Breast cancer breakthroughs: dual innovations spark hope

Breast cancer ribbon

Two breakthrough treatments from the University of Adelaide are set to reduce harmful side effects and boost survival rates for the most common cancer found in women: breast cancer.

Chemotherapy is one of the best tools we have against cancer, but it is a blunt instrument. Its side effects are severe: hair loss, nausea, immunosuppression, even infertility. Likewise, existing hormonal therapies can have undesirable side effects leading to non-compliance. Fortunately, two new research breakthroughs at the University of Adelaide are set to reduce reliance on both.

The first is a novel strategy for treating estrogen receptor-positive (ER+) breast cancer.

Seventy to 80% of breast cancers are treated by inhibiting estrogen production or estrogen receptor activity; while initially successful, around 30% of patients develop a resistance to the drugs over time. Resistance is associated with metastatic disease, or disease that spreads to other organs, which is the main cause of breast cancer deaths.

A team in the Dame Roma Mitchel Cancer Research Laboratories (DRMCRL), led by Professor Wayne Tilley, has experimented with an alternative hormonal approach to treat ER+ breast cancer. The new approach increases activity of another hormone pathway often incorrectly considered relevant only to men: androgen hormones and the androgen receptor (AR). The research has proved that activation of AR in ER+ breast cancers using an androgenic drug can more effectively limit tumour growth than current anti-estrogenic or ER-targeted therapies.

“Our research is showing promising results for patients with advanced breast cancer who are otherwise resistant to treatment with ER targeting drugs,” Prof Tilley said. 

Amazingly, in addition to fighting cancer, this approach may improve a patient’s overall health, as androgens play a crucial role in cognitive function, bone and muscle health, and overall wellbeing. This would have greatly improved treatment for Chloe Marshall, a young Adelaide mum who was diagnosed with breast cancer in 2017.

“The anti-estrogen treatment that I experienced was one of the hardest parts of having cancer; the impact it has on your mind, life and body is incredibly challenging,” she says. 

“I wish this new androgen treatment for ER-positive breast cancer was available in 2017.”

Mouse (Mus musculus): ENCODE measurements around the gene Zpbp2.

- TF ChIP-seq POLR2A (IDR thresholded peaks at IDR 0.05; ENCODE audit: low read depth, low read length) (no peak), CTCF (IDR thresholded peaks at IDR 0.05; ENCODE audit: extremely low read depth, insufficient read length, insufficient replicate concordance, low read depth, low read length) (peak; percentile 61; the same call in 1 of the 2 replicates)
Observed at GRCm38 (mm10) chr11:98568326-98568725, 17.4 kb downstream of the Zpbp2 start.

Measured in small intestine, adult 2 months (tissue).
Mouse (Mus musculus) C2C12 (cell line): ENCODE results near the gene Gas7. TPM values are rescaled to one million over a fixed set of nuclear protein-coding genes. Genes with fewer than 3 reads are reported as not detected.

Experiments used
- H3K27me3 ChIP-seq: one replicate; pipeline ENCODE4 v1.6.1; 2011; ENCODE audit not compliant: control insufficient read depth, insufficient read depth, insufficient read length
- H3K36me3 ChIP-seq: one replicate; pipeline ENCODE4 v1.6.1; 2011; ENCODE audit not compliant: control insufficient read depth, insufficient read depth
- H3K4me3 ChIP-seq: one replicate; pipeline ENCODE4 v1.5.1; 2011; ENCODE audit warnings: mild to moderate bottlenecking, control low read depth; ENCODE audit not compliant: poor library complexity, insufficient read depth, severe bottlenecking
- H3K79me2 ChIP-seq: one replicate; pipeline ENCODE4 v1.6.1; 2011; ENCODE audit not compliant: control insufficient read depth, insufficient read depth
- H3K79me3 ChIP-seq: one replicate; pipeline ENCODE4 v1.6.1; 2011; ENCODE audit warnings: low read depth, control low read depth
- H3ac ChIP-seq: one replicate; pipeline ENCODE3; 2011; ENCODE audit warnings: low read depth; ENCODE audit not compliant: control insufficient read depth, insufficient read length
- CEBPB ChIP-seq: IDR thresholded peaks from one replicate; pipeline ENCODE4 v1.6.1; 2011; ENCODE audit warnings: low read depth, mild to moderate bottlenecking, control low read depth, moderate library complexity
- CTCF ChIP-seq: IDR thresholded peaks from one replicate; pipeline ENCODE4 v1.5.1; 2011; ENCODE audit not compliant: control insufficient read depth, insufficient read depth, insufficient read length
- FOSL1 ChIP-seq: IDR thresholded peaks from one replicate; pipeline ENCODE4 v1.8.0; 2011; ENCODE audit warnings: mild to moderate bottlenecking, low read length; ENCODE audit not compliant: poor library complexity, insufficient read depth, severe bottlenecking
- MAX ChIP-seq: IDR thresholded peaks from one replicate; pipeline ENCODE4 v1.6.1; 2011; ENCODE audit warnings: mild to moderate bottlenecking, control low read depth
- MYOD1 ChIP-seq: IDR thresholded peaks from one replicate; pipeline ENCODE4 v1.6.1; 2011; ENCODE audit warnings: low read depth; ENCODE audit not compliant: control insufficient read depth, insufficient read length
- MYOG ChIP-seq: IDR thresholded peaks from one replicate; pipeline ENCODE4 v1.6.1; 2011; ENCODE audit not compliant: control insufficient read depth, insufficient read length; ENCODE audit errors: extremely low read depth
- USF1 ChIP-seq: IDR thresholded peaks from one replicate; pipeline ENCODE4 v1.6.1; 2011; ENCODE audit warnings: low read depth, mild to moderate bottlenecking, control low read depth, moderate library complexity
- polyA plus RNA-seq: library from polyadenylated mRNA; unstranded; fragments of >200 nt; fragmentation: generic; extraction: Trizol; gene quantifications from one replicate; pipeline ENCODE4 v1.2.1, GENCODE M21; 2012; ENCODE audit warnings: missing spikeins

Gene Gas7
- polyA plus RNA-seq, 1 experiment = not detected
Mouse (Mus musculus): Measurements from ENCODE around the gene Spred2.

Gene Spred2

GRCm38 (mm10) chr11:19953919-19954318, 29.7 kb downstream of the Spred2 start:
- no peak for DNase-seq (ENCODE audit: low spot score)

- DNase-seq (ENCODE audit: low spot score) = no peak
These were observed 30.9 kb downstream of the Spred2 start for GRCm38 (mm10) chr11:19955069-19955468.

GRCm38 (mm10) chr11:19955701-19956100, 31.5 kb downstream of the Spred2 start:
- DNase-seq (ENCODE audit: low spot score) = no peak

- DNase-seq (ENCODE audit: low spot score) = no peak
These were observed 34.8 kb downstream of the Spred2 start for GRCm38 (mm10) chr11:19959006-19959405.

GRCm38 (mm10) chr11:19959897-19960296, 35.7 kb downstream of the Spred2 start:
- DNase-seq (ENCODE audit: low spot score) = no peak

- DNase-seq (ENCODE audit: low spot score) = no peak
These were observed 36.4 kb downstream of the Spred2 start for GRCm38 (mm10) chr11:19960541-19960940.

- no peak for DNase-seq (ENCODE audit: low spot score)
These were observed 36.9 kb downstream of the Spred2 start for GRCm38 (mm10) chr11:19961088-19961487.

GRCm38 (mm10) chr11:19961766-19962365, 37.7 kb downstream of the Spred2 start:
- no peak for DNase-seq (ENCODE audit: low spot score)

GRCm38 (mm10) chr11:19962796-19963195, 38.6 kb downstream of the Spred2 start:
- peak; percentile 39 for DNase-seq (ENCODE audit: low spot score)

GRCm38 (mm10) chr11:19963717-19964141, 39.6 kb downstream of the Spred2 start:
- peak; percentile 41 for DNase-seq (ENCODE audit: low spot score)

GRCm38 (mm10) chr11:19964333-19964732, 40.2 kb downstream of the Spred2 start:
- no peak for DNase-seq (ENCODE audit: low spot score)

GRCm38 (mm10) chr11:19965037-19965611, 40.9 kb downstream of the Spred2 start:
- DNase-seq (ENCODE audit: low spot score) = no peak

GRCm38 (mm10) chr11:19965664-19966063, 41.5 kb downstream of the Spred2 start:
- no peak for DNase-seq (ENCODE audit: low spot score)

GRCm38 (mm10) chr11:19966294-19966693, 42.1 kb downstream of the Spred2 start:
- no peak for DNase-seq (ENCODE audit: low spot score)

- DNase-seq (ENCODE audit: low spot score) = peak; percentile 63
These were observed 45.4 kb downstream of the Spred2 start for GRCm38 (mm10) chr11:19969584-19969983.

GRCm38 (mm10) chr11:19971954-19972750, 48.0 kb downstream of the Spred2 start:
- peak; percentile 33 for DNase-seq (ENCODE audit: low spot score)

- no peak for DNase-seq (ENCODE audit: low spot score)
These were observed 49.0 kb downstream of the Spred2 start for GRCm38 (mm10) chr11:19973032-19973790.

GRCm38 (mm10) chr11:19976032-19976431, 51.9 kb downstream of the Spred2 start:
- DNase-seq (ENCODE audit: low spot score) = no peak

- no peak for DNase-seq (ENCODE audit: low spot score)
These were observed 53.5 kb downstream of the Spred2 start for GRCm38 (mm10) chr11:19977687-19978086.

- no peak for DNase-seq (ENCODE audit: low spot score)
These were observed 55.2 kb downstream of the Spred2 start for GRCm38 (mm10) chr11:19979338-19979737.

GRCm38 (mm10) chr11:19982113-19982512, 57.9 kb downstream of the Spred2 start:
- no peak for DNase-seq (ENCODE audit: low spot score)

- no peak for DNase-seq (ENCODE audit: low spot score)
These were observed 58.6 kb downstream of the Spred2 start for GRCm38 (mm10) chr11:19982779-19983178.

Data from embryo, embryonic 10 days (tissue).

This is not the only breast cancer-related advancement from the University of Adelaide. Associate Professor Theresa Hickey, head of breast cancer research in the DRMCRL, has tackled a different challenge with a less common but equally deadly cancer type: triple-negative breast cancer.

Triple-negative breast cancer often grows and spreads more rapidly than other types of breast cancer, especially in younger, pre-menopausal women. Unlike ER+ breast cancer, where estrogen receptors provide a clear therapeutic target, triple-negative therapy has numerous, complex drivers. For this reason, chemotherapy has been the only treatment option available—until now.

‘Our new strategy attacks a factor all those cancer drivers rely on,’ explains Assoc Prof Hickey. ‘If triple-negative breast cancer were a race car, this new treatment works by pulling the spark plug.’

Her team’s new oral drug blocks a specific protein in triple-negative breast cancers called CDK9, responsible for accelerating cancer cell growth. By targeting this protein, the drug effectively halts the progression of cancer—and leaves healthy cells unharmed.

The research is in the early “proof-of-principle” stage, requiring further development and human trials, but it’s clear that one day, this drug could defang the fiercest form of breast cancer.

What’s next?

Clinical trials will establish the efficacy and safety of these novel treatments. The team in the DRMCRL is also investigating the use of androgenic drugs as a preventative strategy. Current options for women at high risk of breast cancer are limited to surgical breast removal or anti-estrogenic cancer drugs currently used to treat breast cancer. These drugs and undesirable side effects associated with surgery limit uptake by healthy women without cancer, so another option would help prevent many cases.

Artificial intelligence will also likely become more involved in identifying drug targets and predicting treatment outcomes based on assessment of the initial biopsy tissue, which could accelerate the development of next-generation therapies and identify women who are most likely benefit from those interventions.

Right now, breast cancer is treatable. But as our understanding about the interplay between hormones and cancer improves and our treatments become more advanced, tolerable, and effective for prevention, maybe we can look forward to the day cancer becomes curable.

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